In my research, I try to understand how flying insects use visual information to control flight, avoid obstacles and, ultimately, navigate successfully through the natural world. One of the most efficient approaches to avoiding obstacles is to make sure that the visual system has time to detect and avoid potential collisions. Thus, the more cluttered the environment, the slower an insect needs to fly. But, due to the limitations of their visual system, flying insects cannot measure directly the speed at which they are moving relative to the ground, yet they are adept at avoiding collisions when flying around leaves and twigs when searching for flowers in bushes. To investigate how insects use vision to control flight speed, we trained honeybees to fly along a corridor (Figure 1) and manipulated the visual information on the walls. By moving the pattern on the walls either with, or against, the direction of flight, we manipulated the apparent speed of motion that the bees would experience when flying along the corridor. When the apparent speed of motion was decreased (when the pattern moved in the direction of flight), the bees would fly faster and when the apparent speed of motion was increased (when the pattern moved against the direction of flight), the bees would slow down. When we measured the retinal velocity of the pattern of the eyes of the bees in each condition, we found that it remained remarkably constant, suggesting that the bees were regulating their speed by holding constant the speed at which the world passed their eyes. Because the apparent speed of obstacles increases as their distance from the viewer decreases – to envision this, think about the relative speed of signposts on a road compared to clouds in the sky when you look out of the window of a moving car – this strategy ensures that the bees will automatically slow down when flying in a cluttered environment without requiring them to perform any calculations about the true distance to the obstacles.

Figure 2: A honeybee landing on a flower. We investigated the visual cues that honeybees use to control their speed when landing on vertical surfaces by rotating a spiral pattern (background). We found that, to land safely, honeybees hold constant the rate at which the image of the landing surface moves across the eye as they approach it. This is a simple strategy that automatically ensures that flight speed is reduced to near-zero when the bee comes into contact with the surface.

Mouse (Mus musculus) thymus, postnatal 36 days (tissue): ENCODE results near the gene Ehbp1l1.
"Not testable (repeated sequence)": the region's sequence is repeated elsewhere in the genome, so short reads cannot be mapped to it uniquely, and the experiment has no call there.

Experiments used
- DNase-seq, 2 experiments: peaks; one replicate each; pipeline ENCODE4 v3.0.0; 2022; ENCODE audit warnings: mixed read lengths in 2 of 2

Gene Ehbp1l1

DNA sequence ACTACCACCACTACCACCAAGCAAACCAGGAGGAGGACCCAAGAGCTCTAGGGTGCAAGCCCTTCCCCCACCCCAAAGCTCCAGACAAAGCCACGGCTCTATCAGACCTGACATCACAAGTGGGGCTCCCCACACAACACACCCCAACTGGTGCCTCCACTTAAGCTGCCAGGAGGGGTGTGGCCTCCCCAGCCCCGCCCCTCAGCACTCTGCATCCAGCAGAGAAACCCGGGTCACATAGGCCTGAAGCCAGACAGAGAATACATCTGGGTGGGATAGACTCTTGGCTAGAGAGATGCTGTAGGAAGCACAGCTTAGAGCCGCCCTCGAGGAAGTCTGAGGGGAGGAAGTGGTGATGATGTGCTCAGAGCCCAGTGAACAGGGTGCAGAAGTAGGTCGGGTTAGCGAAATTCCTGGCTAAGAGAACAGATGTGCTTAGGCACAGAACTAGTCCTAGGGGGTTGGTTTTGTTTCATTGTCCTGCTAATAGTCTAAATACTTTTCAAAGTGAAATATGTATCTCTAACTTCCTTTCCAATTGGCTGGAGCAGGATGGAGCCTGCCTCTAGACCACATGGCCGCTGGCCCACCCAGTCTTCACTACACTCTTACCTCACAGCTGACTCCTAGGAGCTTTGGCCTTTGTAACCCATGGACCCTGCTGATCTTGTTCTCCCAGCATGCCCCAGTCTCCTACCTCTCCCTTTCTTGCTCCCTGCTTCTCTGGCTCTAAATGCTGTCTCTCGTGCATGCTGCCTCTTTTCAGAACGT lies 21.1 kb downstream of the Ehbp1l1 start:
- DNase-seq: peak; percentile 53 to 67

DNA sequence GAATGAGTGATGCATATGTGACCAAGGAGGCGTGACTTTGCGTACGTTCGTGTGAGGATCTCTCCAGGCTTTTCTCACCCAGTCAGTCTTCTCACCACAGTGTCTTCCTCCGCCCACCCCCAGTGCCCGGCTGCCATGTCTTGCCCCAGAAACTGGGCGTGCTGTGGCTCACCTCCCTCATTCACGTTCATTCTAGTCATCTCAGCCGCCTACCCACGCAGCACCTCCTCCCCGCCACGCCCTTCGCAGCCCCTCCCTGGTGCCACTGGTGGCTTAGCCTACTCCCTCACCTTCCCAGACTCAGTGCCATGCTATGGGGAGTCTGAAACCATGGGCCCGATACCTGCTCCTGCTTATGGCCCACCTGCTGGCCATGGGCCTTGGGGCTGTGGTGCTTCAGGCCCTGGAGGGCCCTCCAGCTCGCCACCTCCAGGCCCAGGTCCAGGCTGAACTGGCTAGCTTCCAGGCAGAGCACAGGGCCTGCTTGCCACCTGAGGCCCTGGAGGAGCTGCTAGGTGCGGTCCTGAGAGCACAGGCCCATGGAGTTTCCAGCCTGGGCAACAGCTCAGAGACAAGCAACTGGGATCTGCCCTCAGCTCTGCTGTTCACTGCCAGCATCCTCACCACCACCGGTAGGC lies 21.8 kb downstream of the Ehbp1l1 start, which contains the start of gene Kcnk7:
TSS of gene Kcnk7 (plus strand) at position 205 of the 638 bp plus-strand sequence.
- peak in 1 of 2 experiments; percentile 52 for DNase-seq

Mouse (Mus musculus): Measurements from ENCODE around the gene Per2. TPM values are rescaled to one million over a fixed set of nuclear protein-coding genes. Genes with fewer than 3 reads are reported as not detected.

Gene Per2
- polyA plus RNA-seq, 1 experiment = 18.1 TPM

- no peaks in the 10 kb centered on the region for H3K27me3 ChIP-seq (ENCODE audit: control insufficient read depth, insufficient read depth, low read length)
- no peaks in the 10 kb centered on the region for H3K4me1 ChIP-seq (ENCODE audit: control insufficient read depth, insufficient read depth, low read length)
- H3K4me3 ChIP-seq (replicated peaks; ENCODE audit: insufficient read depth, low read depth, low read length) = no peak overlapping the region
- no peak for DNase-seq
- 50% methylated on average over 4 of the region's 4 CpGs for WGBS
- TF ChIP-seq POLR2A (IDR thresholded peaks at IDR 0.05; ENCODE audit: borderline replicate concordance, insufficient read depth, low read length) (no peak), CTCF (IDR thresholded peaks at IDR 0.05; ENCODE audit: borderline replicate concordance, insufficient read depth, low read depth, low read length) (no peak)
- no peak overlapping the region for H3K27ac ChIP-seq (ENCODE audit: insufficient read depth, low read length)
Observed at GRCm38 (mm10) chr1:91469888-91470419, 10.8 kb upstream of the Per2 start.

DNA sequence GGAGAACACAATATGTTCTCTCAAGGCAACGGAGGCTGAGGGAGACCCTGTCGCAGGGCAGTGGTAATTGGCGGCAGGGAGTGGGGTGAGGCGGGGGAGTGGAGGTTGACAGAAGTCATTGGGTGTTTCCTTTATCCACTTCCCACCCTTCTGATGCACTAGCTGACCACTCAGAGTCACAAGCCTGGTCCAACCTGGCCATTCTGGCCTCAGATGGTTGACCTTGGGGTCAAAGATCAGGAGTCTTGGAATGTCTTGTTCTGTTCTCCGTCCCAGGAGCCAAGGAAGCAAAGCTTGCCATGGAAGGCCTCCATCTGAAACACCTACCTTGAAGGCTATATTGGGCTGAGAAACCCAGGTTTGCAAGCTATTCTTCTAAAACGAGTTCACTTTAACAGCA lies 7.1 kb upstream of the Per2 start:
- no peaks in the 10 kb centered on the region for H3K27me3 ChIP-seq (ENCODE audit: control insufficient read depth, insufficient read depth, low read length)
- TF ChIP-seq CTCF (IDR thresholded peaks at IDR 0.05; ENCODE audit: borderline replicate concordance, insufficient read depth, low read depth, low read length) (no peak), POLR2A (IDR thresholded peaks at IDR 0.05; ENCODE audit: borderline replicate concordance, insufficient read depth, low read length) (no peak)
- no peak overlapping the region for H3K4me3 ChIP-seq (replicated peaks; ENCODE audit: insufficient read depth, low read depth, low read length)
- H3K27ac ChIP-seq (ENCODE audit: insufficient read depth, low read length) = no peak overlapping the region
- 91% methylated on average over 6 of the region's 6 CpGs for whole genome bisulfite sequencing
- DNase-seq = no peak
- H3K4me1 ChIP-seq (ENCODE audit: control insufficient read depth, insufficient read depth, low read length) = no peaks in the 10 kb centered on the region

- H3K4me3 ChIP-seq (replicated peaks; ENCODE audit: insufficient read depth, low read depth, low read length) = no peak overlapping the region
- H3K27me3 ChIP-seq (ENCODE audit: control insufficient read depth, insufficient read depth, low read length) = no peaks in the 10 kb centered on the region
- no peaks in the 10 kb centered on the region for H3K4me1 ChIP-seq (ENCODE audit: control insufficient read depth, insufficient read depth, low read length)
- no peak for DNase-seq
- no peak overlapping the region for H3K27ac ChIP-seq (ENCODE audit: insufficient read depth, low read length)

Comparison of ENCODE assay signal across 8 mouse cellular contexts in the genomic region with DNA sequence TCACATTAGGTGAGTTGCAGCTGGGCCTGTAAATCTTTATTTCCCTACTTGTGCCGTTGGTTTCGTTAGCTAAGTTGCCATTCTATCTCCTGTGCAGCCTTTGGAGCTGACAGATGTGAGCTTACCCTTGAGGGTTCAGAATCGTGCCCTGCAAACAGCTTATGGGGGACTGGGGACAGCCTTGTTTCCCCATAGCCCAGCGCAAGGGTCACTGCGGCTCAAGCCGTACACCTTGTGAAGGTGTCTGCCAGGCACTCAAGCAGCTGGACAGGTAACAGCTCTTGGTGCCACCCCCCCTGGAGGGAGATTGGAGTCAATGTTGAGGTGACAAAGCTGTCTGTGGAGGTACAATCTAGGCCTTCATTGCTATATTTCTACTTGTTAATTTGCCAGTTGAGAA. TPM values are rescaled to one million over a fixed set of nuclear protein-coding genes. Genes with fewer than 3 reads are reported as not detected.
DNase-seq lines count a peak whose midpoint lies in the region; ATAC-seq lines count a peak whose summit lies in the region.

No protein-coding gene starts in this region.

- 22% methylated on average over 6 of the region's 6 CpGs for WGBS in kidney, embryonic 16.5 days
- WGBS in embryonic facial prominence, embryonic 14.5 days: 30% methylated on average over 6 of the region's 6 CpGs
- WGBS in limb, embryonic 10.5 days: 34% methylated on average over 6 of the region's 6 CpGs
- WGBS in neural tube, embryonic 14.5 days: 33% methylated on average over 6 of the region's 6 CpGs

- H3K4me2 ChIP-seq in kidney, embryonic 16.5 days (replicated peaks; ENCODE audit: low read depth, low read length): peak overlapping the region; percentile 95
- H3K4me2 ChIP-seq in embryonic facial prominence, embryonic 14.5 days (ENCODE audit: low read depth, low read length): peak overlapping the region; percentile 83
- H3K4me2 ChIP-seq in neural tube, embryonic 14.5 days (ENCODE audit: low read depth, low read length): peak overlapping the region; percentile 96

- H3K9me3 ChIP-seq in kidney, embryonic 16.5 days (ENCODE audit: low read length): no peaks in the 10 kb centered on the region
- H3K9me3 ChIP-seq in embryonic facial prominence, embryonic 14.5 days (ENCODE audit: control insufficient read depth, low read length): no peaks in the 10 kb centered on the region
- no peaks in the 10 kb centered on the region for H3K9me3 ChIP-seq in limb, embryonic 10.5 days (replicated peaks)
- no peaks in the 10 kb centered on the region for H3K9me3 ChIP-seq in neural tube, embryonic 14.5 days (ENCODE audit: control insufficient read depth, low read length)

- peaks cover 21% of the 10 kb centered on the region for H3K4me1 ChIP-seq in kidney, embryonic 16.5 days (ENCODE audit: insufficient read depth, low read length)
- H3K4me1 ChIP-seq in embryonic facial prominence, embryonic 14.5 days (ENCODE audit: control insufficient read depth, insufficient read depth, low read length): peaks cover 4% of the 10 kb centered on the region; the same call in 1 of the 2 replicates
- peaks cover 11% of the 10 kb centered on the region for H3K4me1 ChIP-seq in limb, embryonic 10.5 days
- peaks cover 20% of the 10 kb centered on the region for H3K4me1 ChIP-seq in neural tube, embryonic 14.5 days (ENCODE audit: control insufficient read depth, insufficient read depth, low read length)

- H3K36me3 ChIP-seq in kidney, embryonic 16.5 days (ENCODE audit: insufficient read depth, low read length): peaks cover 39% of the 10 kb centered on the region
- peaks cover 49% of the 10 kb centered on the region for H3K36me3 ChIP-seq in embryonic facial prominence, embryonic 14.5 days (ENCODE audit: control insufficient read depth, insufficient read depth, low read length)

figure 2

This principle of using the pattern of apparent motion to extract information about the three-dimensional structure of the environment turns out to be one of the most fundamental for insect flight control. By changing the visual motion that bees experience when flying along a corridor, or when landing, we have been able to determine the strategies that bees use for regulating their position when passing nearby obstacles and when landing.

Although we now understand much more about how flying insects use vision to control flight, we still know very little about how the visual habitat of these insects shapes these behaviours. Flying insects inhabit a broad spectrum of visual environments, from the dark, densely cluttered tropical rainforests to the open, featureless expanse of the Australian desert. Even more remarkably, flying insects are capable of navigating through these environments despite the large and often unpredictable changes in spatial composition, obstacle motion (caused by wind) and light intensity.

The goal of my current and future research is therefore to understand how the visual environment shapes the visually based strategies that insects use to control flight and navigate. This research will have implications for not only understanding how visual information is processed in miniature brains but also for the development of lightweight, efficient guidance systems for small autonomous robots.

Dr. Emily Baird

Assistant Professor

Lund Vision Group
Department of Biology
Lund University


Phone: +46 72700 5555

E-mail: emily.baird[at]